Corney & Lind Lawyers was recently able to act for a non-state school in defending the school’s dress and haircut policies, and received a favourable outcome from QCAT. This decision highlights that school dress codes can be enforced, particularly where:

  • the policy has been made known to parents;
  • the dress code is representative of the culture and ethos of the school; and
  • the school otherwise acts reasonably in applying the policy.

This article considers the recent decision of Senior Member Fitzpatrick in XA (BY ZA) v School [2024] QCAT 15, and the implications arising from this for schools.



The parties’ names have been de-identified to protect the privacy of the child the subject of this proceeding.

XA was enrolled as a Prep student at the School for the year commencing 2024. He is a boy with long hair, which he typically wears in a “neat topknot style”.

At all material times the School had in place a detailed Code of Behaviour which includes the following:

Pride in appearance is a measure of self-esteem and loyalty to the College. Students must wear their full uniform (formal or sporting), without any clothing additions or variations, and ensure it is maintained clean and in good repair. The formal uniform is to be worn at all College activities, and to and from school, unless otherwise advised.

Hairstyles must be in keeping with the neat and conservative style of the uniform, and as defined by the College. This means that hair must be a natural colour, and fashion trends or extremes of hair length are not acceptable. Fringes must be above the eyebrows. Long fringes swept or held back by hair product are not acceptable. Boys’ hair must be trimmed about the collar and the ears, and must not have any significant difference in length between the side and the top; girls must tie hair back from the face with College approved accessories only.

ZA, the father of the young child, filed a Complaint with the Queensland Human Rights Commission (QHRC) in late 2023, framed in terms of direct and indirect discrimination on the basis of gender. A conciliation conference was scheduled between ZA and the School for 8 February 2024, some two and a half weeks after XA was due to commence classes.

On 12 January 2024 ZA filed an application in QCAT pursuant to section 144 of the Anti-Discrimination Act 1991 (Qld) (the AD Act) seeking an interim order, or injunction, that XA:

  • be accepted as enrolled at the School;
  • commence on 22 January 2024 without complying with the School’s hairstyle policy which would require XA to have his hair cut; and
  • not be bullied or subjected to negative comments about his hair by students or staff.



In declining to grant the injunction, Member Fitzpatrick found:

  • no prejudice to the QHRC process or any order the Tribunal might make if no interim order was made in the terms sought by ZA;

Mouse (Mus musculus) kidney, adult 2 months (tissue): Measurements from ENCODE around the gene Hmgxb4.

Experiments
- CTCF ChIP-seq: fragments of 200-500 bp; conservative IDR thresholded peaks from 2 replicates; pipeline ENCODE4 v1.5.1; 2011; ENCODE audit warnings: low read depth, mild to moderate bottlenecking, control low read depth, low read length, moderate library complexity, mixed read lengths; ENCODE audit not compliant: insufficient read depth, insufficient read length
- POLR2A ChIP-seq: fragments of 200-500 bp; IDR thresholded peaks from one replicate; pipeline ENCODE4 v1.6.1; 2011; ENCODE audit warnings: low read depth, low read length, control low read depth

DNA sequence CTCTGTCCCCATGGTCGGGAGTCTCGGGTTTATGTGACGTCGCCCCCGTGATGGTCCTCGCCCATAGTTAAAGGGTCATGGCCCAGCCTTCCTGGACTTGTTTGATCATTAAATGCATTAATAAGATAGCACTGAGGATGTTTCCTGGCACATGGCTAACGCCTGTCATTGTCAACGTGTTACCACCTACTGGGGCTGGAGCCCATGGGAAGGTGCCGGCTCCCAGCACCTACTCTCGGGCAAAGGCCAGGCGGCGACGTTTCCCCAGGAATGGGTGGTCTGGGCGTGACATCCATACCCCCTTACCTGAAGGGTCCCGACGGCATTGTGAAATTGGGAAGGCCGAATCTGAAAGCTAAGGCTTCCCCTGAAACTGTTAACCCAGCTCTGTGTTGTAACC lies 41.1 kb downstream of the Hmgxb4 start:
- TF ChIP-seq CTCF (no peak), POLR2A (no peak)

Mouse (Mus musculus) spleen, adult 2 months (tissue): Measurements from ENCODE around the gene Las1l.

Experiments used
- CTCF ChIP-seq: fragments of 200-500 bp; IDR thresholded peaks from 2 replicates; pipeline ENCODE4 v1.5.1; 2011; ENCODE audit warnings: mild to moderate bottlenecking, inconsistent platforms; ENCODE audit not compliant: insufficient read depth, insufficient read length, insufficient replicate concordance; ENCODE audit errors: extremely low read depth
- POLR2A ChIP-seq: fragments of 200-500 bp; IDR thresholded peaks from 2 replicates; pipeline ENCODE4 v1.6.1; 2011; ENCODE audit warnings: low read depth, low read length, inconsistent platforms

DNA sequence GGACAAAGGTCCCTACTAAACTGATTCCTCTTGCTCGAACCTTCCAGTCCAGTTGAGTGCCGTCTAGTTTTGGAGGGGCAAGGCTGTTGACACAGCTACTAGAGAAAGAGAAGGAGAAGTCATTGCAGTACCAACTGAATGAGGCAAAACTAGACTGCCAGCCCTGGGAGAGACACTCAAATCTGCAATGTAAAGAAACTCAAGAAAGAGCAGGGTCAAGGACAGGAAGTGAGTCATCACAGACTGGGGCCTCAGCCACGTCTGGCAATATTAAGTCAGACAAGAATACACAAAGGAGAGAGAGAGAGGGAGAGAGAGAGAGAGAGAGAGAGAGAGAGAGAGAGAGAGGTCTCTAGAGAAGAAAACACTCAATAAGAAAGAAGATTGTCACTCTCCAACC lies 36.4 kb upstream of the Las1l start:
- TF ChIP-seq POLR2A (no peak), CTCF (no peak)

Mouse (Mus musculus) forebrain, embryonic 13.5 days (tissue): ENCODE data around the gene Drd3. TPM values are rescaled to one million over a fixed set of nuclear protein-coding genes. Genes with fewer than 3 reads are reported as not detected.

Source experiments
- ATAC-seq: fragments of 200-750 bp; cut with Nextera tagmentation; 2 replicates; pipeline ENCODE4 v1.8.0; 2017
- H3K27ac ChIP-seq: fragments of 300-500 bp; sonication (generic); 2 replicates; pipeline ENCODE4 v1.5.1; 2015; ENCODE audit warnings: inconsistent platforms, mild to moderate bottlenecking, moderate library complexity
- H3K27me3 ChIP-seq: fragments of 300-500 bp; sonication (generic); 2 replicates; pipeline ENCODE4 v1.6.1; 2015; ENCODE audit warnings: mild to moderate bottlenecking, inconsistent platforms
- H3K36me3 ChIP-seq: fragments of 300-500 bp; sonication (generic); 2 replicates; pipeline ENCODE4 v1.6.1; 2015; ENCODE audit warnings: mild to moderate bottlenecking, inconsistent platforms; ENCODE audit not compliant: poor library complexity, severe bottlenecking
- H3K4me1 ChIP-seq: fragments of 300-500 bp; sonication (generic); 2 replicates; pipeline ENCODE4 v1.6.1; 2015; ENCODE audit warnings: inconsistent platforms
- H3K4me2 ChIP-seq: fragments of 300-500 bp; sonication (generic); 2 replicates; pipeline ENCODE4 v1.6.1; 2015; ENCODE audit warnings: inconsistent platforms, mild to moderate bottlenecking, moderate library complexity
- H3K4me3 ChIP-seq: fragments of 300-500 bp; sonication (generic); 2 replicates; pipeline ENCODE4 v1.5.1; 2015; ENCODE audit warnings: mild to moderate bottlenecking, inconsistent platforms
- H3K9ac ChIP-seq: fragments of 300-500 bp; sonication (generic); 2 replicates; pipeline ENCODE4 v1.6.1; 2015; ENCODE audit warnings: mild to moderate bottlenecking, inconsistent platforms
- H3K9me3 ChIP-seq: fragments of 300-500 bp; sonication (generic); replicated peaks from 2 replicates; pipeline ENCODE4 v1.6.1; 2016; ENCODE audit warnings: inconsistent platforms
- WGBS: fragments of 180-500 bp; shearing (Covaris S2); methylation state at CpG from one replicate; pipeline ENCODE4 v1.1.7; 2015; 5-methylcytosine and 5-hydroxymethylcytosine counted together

• XA was unlikely to establish a prima facie case of direct discrimination because he was unlikely to establish that different treatment with respect to hair is unfavourable treatment, which is a necessary element of the claim;
  • on a preliminary assessment, XA did not demonstrate a prima facie case with respect to a claim of indirect discrimination; and
  • the balance of convenience favoured the School and the application of its Code to all students.



Many schools will be aware of the 2020 Judgment by Member Traves in Taniela v Australian Christian College Moreton Ltd [2020] QCAT 249 and the subsequent 2022 determination by Senior Member Howard and Member Fitzpatrick in the Australian Christian College Moreton Ltd & Anor v Taniela [2022] QCATA 118.

In that case, Cyrus Taniela was a young boy of Cook Islander and Niuean descent. It is a tradition or cultural practice associated with Cook Island/Niuean culture for the eldest son to undergo a hair-cutting ceremony at a time of choosing of the parents. Shortly after commencing school, Cyrus’ mother was informed that his hair was in breach of the uniform policy, and that failing a haircut he would be unenrolled from the school. It was held that this amounted to indirect discrimination on the basis of Cyrus’ race pursuant to s 39 of the AD Act.



What then, can schools learn from the 2024 decision by the Tribunal, and how is this case different from the findings in Taniela? We summarise the key takeaways below:

  • a dress code is not required to make provisions which apply identically to boys and girls.[1] In other words, rules concerning appearance will not be discriminatory because their content is different for men and women if they enforce a common principle of smartness or conventionality, and taken as a whole, neither gender is treated less favourably in enforcing that principle.
  • Unlike Cyrus, there was no evidence that XA was unable to comply with the requirement that he cut his hair, the length of which was a matter of personal choice.[2] At paragraph [12] of the Judgment, the Member stated:

There is no suggestion of any racial, cultural, religious or gender identity significance to the manner in which XA wears his hair. Given the very young age of XA which I infer to be 4 or 5 years, it is reasonable to assume that XA’s hairstyle is a styling choice made by his parents and that the views set out in the Complaint as to restriction and disadvantage are the views of ZA.

  • In the absence of any attribute such as race, culture (applicable in Taniela), religion or gender identity such that long hair is a relevant characteristic, the requirement that boys’ hair be trimmed above the collar was not unreasonable.[3]



Do you need assistance drafting school policies which uphold your school’s traditions and values while being responsive to the diverse identities and needs within the student body?

Do you need assistance in evaluating and/or responding to a request for accommodation?

Contact our School Law team on (07) 3252 0011.


[1] At [26].

[2] At [28].

[3] At [30].